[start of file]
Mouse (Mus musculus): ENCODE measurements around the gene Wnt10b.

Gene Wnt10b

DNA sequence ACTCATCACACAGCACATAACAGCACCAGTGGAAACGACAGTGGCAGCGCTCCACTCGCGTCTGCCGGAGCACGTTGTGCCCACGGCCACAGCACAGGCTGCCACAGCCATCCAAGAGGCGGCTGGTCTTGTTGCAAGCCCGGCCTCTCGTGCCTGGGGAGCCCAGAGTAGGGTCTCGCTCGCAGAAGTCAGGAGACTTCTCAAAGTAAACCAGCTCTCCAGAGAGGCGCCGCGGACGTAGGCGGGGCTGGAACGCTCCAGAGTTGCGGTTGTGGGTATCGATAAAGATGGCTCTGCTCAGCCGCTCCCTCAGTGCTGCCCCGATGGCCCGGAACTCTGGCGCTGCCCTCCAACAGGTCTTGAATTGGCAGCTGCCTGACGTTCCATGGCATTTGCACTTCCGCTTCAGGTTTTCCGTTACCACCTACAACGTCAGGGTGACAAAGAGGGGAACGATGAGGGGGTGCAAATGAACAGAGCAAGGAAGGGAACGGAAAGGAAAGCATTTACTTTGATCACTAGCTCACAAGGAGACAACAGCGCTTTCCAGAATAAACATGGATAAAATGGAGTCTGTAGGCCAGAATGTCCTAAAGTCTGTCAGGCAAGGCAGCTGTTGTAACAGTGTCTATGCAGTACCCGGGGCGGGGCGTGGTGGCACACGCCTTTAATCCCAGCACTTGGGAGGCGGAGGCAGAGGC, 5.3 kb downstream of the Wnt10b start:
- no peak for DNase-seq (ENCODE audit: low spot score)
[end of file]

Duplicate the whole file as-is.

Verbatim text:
Mouse (Mus musculus): ENCODE measurements around the gene Wnt10b.

Gene Wnt10b

DNA sequence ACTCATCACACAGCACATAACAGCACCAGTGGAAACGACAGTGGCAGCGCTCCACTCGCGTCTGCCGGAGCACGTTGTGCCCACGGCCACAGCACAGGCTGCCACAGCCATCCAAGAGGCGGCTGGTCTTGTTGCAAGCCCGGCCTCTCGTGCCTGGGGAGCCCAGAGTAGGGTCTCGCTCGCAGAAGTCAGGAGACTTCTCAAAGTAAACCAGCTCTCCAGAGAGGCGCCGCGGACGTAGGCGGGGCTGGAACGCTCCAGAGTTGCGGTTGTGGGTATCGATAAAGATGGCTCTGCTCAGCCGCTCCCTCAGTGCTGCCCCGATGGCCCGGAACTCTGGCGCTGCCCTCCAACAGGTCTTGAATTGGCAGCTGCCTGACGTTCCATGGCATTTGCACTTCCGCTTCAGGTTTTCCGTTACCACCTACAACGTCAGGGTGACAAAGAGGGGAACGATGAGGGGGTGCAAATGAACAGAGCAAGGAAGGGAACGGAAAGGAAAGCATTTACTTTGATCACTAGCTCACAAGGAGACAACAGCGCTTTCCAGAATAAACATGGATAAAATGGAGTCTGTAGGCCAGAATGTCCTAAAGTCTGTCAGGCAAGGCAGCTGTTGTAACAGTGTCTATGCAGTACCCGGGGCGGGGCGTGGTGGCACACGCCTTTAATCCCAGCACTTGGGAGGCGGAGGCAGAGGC, 5.3 kb downstream of the Wnt10b start:
- no peak for DNase-seq (ENCODE audit: low spot score)